and dried in the shade. It contains within its
tough pericarp a soft black pulp, in which many
minute seeds are Imbedded. The plant is cul-
tivated by cuttings. In Mexico and South
American countries, the insects effect impreg-
nation; in Tahiti, this is done artificially. With
a small, sharp stick the pollen is conveyed to
the stigma of the pistil. Artificial impregnation
of fifteen hundred flowers is considered a good
day's work.



Add to the pleasures flashed upon the mind by
the ravished eye, the perfumed, soothing air of
the tropics, the sweet sounds of the aeolian harp
as the gentle breeze strikes its well-timed chords
in the fronded crowns of the palms overhead, the
bubbling of the ripples of the near-by ocean as
they kiss the sandy rim of the island shore, and
the clashes of the breakers as they strike with un-
erring regularity the coral reef, the outer wall of
the calm lagoon, and your soul will be in a mood
to join the poet in singing the praises of nature :
O Nature!
Enrich me with knowledge of thy works:
Snatch me to heaven! Thomson.

We pass through or near the quaint native
villages peopled with naked children, scantily
dressed women, and men whose only garment
consists of a much-checkered, many-colored calico
loin-cloth. We cross rivers, brooks and rivulets
without number, and looking for their source
we see glimpses, here and there, of cascades and
cataracts, high up on the mountainside, in the
form of streaks of silver in the clefts of the
deep green ocean of trees. We see butterflies
by the hundreds, of all colors, playing in the
sunshine or eagerly devouring the nectar of the
sweetest flowers. We admire the richness and
variety of the floral kingdom, and inhale the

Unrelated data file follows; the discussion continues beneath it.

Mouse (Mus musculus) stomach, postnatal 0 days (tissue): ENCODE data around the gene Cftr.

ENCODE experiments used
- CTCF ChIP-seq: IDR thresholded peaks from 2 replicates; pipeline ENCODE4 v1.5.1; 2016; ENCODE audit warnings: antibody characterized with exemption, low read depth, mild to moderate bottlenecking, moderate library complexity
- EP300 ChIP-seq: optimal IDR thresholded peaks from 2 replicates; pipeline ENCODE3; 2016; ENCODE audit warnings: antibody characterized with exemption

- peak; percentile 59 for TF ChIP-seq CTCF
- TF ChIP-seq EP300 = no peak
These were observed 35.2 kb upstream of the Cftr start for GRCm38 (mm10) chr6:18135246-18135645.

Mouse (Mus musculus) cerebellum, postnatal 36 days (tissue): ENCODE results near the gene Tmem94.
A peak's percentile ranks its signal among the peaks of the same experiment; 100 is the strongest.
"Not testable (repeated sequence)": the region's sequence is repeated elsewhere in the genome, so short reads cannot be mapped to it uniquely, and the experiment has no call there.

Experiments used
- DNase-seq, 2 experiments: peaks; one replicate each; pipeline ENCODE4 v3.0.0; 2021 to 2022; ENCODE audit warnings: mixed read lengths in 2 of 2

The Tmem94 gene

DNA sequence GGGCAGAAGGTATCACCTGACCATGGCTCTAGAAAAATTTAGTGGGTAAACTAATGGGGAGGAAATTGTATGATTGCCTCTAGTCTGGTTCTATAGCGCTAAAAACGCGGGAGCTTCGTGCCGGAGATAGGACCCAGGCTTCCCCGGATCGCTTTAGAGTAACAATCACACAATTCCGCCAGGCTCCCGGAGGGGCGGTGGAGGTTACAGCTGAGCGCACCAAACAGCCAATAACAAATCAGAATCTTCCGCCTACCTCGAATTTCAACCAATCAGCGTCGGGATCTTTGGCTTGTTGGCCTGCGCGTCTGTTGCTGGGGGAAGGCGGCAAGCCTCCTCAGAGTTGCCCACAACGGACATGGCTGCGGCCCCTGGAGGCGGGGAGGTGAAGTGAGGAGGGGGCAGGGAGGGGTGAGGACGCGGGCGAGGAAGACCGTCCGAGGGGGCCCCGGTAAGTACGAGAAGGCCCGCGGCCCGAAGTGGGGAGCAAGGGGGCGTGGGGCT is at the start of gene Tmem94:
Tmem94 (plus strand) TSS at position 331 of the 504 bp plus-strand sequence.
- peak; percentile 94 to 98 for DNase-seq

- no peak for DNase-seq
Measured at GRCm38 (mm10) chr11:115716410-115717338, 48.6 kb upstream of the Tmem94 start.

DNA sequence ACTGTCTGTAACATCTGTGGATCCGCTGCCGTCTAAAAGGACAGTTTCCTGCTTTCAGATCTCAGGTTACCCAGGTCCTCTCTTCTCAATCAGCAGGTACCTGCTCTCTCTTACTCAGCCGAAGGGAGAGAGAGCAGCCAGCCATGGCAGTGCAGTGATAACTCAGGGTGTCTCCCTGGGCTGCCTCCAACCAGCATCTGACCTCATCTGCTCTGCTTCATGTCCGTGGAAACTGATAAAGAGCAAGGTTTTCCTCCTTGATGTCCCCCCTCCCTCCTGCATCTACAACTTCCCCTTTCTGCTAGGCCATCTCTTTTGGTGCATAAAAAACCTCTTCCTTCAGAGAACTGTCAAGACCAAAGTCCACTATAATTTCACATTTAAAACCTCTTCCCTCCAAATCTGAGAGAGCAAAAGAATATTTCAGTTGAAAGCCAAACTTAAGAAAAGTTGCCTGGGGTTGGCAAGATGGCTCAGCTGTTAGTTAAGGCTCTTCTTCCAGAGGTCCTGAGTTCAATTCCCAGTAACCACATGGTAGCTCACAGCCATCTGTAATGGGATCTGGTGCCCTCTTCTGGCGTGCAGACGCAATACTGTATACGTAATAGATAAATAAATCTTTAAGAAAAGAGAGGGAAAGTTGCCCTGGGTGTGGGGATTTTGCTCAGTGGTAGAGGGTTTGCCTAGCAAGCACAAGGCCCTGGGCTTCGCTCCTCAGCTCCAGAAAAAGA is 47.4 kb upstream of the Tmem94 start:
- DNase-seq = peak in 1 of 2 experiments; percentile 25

perfume of the fragrant flowers, suspended in
the pure air and wafted to us by the cool land
breeze sent down from the top of the mountains.
As the sun approaches the horizon, and the short,
bewitching twilight sets in, with the gorgeous
display of colors in the sky and the wonderful
effects of light and shadow on sea and shore,
we can realize that-
Softly the evening came. The sun from the western
horizon
Like a magician extended his golden wand o'er the
landscape ;
Twinkling vapors arose; and sky, and water, and
forest.
Seemed all on fire at the touch, and melted and mingled
together.
Longfellow.


The floral wealth of Tahiti is immense. Mr.
McDaniel, of Los Angeles, Cal., during a several-
months' visit to the island, analyzed and classi-
fied two thousand different kinds of plants. Some
of the flowers are gorgeous, others yield a sweet
perfume which is diffused through the pure air,
imparting to it the balmy character for which it
has become famous. An acquaintance with these
flowers suggests :
Were I, O God, in churchless lands remaining,
Far from all voice of teachers or divines,
My soul would find, in flowers of thy ordaining,
Priests, sermons, shrines.
Shakespeare.

Nature awoke from her noonday slumber, the
glossy leaves resumed their natural shape and
freshness, the drooping flowers revived, ex-
panded and exhaled their fragrance, perfuming
the evening air. The birds had found shelter and
protection for the night in the leafy domes of
the many beautiful shade and ornamental trees.
It was solemn eveningtide, when the heart of
man is most receptive for noble and pure impres-
sions. It was the time to turn away the thoughts
from the busy, selfish world and reflect upon the
wonders of creation. It was the time to look
upward to the calm, pale, blue sky, feebly illum-
inated by the soft light of countless tiny lamps
suspended by invisible cords from the limitless
space above. It was the time to look beyond
earthly things. It was the time to understand :
The beauty of the world and the orderly arrangement
of everything celestial makes us confess that there is
an excellent and eternal nature, which ought to be
worshiped and admired by all mankind. Cicero.